Mateo (Luis Tosar) is a successful artist working on his most important sculpture, commissioned by the local Cathedral of Santiago, Gallacia (northern Spain).
Mateo is estranged from his loony wife Carmen (Elvira Minguez) & rather abusive to a son, Jacobo (David Alvarez), who has inherited his father's artistic temperament.
Mom gets a gun & kills Mateo in front of Jacobo. We then see Jacobo as a young man (Juan Diego Botto), returning to his native Santiago after having been raised far away in Buenos Ares.
His first duty is to look in on his schizophrenic mother in the nuthouse, whom he had long been led to believe was dead all these years.
So begins the Goya Award winning When the Bell Chimed 13; aka, Thirteen Chimes; or 13 Churses (Trece Campanadas; aka, 13 Badaladas, 2002).
The title alludes to the Jacobo's memory of the terrible incident in childhood, when the Cathedral chimed midnight & a gunshot was the thirteenth chime.
He's angry to have so long been kept in the dark that his mother still lived. But it was her own idea, protecting him from something she believes can even now harm him.
She is distraught that he has returned to what she persists in regarding a place of danger for him. She tries to explain to him that something horrible will happen if he remains in Santiago.
In the old family residence, he's haunted by his feared father, who visits him as a ghost or in a dream, & insists he finish the sculpture left incomplete when he was killed. Jacobo begins to work in the web-festooned art loft or barn.
He permits his father to take "possession" of his hands, investing him with his father's sculpting genius so that the great work can be completed for a Cathedral.
But the possession deepens cruelly, although there is always the possibility he is becoming crazy like his mother, & there is no haunting.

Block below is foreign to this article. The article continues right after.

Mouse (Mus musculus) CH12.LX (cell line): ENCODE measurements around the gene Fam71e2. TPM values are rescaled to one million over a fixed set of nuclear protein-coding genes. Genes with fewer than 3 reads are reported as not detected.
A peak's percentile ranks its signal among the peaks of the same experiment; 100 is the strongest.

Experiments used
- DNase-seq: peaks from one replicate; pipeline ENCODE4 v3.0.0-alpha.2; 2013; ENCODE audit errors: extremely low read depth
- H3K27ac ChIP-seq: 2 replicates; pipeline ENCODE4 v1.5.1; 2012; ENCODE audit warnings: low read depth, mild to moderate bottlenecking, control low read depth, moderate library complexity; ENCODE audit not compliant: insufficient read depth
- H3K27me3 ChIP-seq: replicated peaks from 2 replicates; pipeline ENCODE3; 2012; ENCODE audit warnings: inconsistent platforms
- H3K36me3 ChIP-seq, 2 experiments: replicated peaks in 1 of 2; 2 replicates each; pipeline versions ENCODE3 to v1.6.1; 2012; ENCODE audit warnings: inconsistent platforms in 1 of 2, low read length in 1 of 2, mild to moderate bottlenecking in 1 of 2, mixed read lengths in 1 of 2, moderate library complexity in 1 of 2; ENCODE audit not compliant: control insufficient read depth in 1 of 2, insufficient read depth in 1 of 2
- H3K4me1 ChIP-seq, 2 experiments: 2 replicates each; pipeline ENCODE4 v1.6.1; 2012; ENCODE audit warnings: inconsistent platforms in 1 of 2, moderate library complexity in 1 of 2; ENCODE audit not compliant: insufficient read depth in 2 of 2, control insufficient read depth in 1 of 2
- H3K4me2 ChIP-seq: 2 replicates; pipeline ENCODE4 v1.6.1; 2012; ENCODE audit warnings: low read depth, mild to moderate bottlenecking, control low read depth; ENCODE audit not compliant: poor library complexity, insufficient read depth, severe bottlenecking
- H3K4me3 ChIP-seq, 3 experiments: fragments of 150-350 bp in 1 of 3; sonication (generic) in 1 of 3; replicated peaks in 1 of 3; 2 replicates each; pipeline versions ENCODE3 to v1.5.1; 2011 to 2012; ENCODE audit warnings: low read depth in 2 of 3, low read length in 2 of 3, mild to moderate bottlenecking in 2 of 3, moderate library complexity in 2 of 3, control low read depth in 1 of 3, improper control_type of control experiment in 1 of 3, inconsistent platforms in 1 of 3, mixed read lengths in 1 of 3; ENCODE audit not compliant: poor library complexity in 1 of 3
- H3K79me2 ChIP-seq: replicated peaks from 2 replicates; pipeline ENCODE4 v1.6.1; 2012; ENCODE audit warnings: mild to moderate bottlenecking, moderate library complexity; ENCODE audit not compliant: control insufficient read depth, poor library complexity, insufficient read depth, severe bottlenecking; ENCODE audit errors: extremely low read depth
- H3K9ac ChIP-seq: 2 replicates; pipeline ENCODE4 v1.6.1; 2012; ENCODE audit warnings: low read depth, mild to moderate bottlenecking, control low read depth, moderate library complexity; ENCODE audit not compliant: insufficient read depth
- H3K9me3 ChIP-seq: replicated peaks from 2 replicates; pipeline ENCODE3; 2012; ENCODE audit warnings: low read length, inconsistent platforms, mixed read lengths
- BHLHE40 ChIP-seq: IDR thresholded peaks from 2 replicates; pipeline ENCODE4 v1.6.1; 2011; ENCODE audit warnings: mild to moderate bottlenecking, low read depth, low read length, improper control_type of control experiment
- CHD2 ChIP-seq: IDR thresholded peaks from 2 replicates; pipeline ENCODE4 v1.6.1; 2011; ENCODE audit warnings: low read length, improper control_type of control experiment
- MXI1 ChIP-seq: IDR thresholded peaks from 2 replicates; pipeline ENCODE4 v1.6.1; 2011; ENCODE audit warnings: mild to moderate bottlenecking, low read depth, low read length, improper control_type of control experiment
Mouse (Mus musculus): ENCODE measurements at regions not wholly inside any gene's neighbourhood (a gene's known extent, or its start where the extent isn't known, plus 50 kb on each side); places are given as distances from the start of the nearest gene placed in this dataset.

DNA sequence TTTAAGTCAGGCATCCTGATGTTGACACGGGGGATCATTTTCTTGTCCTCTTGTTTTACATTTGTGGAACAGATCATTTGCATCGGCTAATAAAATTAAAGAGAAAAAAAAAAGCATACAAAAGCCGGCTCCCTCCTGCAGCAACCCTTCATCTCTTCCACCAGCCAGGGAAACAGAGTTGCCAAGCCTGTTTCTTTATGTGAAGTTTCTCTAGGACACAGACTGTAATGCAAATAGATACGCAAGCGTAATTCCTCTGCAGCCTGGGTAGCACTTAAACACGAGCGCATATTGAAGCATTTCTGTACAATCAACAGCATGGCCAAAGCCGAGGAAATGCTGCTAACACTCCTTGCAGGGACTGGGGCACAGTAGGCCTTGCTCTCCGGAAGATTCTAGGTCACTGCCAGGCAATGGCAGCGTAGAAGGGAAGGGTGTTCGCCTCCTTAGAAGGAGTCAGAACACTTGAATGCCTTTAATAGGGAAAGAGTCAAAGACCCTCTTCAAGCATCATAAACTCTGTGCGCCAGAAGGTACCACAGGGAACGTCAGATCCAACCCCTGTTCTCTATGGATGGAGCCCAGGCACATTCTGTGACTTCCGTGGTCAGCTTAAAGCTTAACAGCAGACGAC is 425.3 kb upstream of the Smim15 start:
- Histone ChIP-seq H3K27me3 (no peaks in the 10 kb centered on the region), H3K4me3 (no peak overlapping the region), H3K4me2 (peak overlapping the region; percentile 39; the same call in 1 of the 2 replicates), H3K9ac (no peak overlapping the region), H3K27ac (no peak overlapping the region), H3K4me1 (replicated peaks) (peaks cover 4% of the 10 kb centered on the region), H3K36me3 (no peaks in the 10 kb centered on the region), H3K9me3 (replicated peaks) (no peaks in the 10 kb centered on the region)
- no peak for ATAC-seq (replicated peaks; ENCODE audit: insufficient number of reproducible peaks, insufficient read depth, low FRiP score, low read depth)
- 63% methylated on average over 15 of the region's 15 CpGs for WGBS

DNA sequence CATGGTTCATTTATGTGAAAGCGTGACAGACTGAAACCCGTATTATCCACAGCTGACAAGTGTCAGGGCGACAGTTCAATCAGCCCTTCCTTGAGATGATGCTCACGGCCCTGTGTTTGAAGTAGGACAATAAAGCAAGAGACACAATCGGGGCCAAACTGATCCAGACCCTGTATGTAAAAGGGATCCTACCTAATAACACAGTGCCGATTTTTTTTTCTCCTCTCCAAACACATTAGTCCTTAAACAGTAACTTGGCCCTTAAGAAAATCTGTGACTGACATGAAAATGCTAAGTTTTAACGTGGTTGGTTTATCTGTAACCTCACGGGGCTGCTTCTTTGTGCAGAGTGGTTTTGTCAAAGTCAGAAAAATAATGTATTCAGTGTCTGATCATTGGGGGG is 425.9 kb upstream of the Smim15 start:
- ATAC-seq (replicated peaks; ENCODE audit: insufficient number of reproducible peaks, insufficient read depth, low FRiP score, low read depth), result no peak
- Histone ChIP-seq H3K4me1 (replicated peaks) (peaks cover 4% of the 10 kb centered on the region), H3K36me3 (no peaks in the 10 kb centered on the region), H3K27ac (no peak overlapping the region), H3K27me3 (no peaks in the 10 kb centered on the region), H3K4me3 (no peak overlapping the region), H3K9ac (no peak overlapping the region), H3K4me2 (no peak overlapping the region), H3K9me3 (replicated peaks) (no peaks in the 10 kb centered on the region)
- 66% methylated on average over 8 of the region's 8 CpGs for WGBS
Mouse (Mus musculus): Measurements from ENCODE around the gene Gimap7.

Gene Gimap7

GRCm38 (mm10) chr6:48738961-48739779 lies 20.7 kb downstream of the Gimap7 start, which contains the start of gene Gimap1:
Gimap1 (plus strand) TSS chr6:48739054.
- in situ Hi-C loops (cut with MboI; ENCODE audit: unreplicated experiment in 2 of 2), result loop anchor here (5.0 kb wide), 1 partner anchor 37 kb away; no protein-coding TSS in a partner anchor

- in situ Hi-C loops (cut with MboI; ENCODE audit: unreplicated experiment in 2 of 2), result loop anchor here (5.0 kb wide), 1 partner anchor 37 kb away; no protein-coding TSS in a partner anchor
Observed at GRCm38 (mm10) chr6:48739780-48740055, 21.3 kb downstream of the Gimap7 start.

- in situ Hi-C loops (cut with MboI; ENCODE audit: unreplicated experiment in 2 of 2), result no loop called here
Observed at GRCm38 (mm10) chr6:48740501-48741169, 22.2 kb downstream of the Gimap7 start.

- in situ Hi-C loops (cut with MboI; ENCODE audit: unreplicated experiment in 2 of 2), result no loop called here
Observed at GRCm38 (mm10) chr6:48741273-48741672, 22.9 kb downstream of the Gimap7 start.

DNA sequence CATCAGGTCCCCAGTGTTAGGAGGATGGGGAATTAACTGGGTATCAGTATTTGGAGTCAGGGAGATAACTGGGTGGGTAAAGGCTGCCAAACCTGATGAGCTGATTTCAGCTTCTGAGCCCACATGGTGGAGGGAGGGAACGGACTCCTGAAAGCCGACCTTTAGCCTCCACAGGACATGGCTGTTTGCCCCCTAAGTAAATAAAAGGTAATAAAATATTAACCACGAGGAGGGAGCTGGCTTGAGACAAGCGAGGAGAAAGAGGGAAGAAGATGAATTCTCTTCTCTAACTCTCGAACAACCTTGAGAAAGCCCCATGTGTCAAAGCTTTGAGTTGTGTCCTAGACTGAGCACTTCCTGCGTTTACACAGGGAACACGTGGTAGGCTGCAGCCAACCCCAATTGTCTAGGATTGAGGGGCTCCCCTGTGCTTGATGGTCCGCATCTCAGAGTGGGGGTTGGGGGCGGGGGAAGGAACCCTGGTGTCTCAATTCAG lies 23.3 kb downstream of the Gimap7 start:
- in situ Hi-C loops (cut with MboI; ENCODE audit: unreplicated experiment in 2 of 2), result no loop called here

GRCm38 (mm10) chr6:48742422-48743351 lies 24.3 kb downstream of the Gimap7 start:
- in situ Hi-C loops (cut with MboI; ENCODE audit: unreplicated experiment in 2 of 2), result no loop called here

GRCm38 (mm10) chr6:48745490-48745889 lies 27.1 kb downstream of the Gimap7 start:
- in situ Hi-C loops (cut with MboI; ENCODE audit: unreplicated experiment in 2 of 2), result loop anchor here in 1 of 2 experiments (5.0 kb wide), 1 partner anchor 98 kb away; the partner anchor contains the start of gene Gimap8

At the mental hospital, his mother dies horribly & in fear, at the same moment Jacobo is dreaming of the thirteenth chime.
We learn for the first time he takes medication to quieten the noises in his head, so he's indeed schizophrenic. Yet a certain priest believes such mental illnesses are in fact, if only occasionally, caused by outside forces, like evil spirits or possession.
He's off his meds, though, & we the viewers can pretty much take our choice of the rational or the supernatural explanation for Jacobo's condition. This is pure magic realism, intelligently written, perfectly acted, & gorgeously filmed.
The threat of permanent possession by the evil spirit of his father builds to a cresendo, with Jacobo greatly at risk whether or not he's merely delusional. As a true work of magic realism we may never know whether or not any of it is legitimately supernatural. But the full meaning of the 13th Chime, at least, will be revealed with brutal certainty in the twisted conclusion.
Whether viewed as supernatural horror of a psychological thriller, this is a first-rate little film, which is as much about angst as it is terror.
copyright © by Paghat the Ratgirl